Wednesday, 6 April 2016

Painting the Modern Garden

Pic of courtyard of the Royal Academy of Arts looking towards the huge Painting the Modern Garden exhibition banner on frontage
Painting the Modern Garden at the Royal Academy of Arts

A growing interest in art and an interest in growing. The Royal Academy of Arts killed two birds with one stone* for me by staging its exhibition Painting the Modern Garden: Monet to Matisse. A day of gardening and art rolled into one. 

Popular Exhibition
This exhibition is so popular that nearly every available time slot was booked. Thank goodness for being a freelancer. I worked at the weekend and went on a Monday instead. I also had opportunity to attend a lunchtime talk by Professor Clare Willsdon of the University of Glasgow on The Art of Horticulture - painting and planting the "modern garden".

Early Love revisited
My love of Impressionism started at the University of Birmingham. In the first year of my French course, I had the opportunity to study French art. Monet and Manet were my favourites then. My interest deepened by seeing some of the actual paintings at the Musée d’Orsay in Paris. 

Up close
Monet's work was at the centre of this exhibition. I was amazed at how many excellent and famous paintings the Royal Academy had managed to bring together. I was thrilled to get up close to the paintings. I could admire the brush strokes and technique, then stand back to get the full impression. 

Monet the Gardener
I had no idea beforehand that Monet was anything more than an amateur gardener. I loved the way the Royal Academy captured the extent of his enthusiasm and botanical knowledge by sharing his books.

It was great to read his faded letters in French. The famous water lily paintings might have been denied to the world if he had not succeeded in his appeal to build his pond. His enthusiasm for gardening strayed into obsession:

"He reads more catalogues and horticultural price lists 
than articles on aesthetics"  
 (Journalist of Monet in 1897)

In advance, I had expected to see an exhibition of paintings that I would love. I had no inkling beforehand that this exhibition would capture what gardening means to me. In the words of Paul Klee:

"My mind is clearest and freshest 
and I often experience the most captivating moods, 
even moments of great joy, 
when I am tending the plants in my garden...".

This is a feeling I can now describe with the German word "Gartengluck" - a feeling of happiness that overcomes you in the garden.

Old Boots
It was a great touch to include Nicholson's painting of Gertrude Jekyll's gardening boots. Seeing one sole falling apart brought a smile to my face. There is no need to get dressed up in the garden. You can get lost in reverie with no one to judge your muddy fingers, dishevelled hair or clothes that have seen a better day.

Historical Context
Professor Willsdon presentation gave the exhibition historical and botanical context. The 19th and early 20th centuries were a very special time in gardening. The flowers in the paintings were exotic. Monet's blue water lilies required great care to overwinter.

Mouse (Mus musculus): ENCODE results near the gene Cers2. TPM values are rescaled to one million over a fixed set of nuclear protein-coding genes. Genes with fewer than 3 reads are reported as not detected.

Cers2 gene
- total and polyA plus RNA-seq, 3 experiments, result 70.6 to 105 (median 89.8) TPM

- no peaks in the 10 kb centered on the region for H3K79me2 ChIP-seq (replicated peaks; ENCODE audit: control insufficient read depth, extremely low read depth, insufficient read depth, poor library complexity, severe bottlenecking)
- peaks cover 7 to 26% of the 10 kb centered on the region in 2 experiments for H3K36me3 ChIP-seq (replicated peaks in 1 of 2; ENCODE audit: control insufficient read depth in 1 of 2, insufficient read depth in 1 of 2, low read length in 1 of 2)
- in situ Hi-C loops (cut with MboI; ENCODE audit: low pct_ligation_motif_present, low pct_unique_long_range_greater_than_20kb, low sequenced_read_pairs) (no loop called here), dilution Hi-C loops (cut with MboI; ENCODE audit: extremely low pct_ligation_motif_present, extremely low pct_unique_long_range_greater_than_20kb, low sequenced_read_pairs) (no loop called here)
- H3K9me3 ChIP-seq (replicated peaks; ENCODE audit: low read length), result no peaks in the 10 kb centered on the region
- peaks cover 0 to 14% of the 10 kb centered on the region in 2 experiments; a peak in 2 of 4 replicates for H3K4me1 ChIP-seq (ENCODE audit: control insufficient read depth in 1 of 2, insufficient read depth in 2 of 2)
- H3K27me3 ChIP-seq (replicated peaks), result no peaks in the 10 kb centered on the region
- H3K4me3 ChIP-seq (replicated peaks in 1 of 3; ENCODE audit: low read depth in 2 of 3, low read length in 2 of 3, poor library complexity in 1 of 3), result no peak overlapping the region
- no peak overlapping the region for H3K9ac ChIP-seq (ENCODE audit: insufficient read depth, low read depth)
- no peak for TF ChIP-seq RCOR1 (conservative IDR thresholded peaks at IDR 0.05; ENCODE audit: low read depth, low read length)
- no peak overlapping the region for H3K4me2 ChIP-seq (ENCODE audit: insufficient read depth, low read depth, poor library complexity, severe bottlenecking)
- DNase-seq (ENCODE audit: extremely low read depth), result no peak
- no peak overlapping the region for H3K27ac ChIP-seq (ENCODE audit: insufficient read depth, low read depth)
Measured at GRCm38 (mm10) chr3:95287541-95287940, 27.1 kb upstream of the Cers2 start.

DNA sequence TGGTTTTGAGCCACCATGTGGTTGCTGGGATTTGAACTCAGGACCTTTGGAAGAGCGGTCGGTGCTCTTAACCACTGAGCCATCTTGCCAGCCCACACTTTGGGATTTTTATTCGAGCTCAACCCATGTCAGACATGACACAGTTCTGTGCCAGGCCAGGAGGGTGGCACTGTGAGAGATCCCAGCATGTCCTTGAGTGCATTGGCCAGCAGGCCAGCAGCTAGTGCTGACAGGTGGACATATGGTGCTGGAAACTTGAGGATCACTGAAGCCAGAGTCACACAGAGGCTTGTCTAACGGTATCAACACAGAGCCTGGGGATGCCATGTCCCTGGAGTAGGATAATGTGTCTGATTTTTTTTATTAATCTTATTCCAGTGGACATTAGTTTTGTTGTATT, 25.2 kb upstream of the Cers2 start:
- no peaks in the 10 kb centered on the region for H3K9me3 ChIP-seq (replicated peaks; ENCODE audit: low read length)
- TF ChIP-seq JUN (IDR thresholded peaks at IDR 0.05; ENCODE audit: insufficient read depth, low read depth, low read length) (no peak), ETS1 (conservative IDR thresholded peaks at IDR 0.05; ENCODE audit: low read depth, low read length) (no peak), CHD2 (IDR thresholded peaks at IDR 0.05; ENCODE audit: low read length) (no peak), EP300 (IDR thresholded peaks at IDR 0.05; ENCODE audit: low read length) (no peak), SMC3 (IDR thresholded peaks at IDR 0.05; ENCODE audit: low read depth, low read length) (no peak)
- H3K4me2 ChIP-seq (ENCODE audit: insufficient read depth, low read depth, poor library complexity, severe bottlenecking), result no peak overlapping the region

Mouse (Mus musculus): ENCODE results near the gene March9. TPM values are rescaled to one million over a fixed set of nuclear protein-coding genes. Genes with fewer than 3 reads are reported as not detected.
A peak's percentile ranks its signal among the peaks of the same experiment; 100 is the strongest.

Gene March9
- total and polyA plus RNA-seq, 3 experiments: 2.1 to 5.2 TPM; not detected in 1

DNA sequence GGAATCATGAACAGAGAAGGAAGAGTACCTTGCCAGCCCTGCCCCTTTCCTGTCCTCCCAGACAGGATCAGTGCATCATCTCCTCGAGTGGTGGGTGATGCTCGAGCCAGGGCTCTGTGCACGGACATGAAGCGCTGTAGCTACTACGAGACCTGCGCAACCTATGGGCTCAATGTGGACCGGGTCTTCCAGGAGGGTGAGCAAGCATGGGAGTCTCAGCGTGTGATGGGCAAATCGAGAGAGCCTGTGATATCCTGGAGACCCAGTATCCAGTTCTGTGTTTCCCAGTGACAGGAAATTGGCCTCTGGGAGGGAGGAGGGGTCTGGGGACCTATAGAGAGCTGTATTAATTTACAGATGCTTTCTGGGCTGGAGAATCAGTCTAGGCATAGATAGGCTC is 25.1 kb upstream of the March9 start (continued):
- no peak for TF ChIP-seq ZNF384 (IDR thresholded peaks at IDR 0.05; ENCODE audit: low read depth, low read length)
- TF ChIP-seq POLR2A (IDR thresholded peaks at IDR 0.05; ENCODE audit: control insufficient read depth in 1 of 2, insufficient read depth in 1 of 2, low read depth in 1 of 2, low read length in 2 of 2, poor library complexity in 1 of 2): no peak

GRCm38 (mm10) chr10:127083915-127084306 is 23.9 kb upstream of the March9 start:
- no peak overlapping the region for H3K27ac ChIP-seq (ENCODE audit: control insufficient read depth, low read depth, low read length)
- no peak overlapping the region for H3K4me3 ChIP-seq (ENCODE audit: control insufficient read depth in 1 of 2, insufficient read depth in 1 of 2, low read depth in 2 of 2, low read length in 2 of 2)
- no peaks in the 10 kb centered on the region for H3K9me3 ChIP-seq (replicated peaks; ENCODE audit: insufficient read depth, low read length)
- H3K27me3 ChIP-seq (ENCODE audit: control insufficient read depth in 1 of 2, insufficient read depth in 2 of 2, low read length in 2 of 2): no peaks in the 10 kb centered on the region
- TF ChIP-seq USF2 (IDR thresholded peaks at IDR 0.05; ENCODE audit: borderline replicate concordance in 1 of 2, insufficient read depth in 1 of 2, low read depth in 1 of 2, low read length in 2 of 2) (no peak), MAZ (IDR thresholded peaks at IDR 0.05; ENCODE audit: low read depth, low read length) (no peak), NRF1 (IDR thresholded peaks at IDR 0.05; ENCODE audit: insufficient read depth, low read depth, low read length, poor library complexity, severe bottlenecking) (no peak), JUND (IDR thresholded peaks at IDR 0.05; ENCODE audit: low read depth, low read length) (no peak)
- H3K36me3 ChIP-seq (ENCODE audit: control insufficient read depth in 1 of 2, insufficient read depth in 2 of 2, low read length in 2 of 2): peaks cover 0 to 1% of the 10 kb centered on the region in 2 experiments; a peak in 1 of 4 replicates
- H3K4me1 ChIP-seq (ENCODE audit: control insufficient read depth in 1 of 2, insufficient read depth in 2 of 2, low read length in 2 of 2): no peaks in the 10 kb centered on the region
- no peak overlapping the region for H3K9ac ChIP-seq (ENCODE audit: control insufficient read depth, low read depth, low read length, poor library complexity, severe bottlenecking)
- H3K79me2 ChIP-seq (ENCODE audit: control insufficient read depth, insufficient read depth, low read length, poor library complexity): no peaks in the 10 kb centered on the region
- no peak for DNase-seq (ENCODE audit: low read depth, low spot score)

Flowers were seen as "decoration". Some scoffed that these painter gardeners should grow more useful plants like potatoes. Another was ridiculed as the painter of cabbages. 

Clare Willsdon explained that the three key developments of the time were:
  • Hybridisation - illustrated by the paintings of chrysanthemums, dahlias, peonies and exotic water lilies in the exhibition
  • Cases with sealed glass to import exotic plants 
  • Advent of greenhouses to look after exotic plants 

A Passion shared
Gardening was very much a passion that Monet shared with other friends and painters. Monet's friends described him as a different person in his garden than the bad-tempered man encountered in Paris. 

Monet's Garden at Giverny with its famous bridge and pond

Clare Willsdon explained Monet's passion for irises and their connection to his late wife. The profusion of irises under the trees in The Artist's Garden at Giverny (detail) of 1900 takes on greater meaning in this context. They speak of his love.

Pic of a single blue iris

So while few people appear in the various exhibition paintings, much emotion is conveyed in them nonetheless. Monet's weeping willows portray the anguish at the loss of life from the guns he could hear in the distance during the First World War.

It wasn't all about Monet or even French artists. The exhibition introduced me to a number of new artists. Max Liebermann, Emil Nolde and Santiago Rusiñol particularly caught my eye. I loved Rusiñol's extraordinary Glorieta II.

How do you end such an exhibition on a high? The Royal Academy succeeded by bringing together Monet's triptych of water lilies from 3 different American museums. It had the wow factor.

Now, I simply have to find a way to see Giverny, Monet's living work of art in person. It will complete my journey from gardening to art and from art to a very special garden.

For my international readers, a link to the meaning of the English idiom used above:
*killing two birds with one stone

Karen Andrews runs
Anglicity Ltd. She is a
French to English
translator and 
transcreator.  She is
also an English 
copywriter and
multilingual digital 

For further information see
Anglicity's website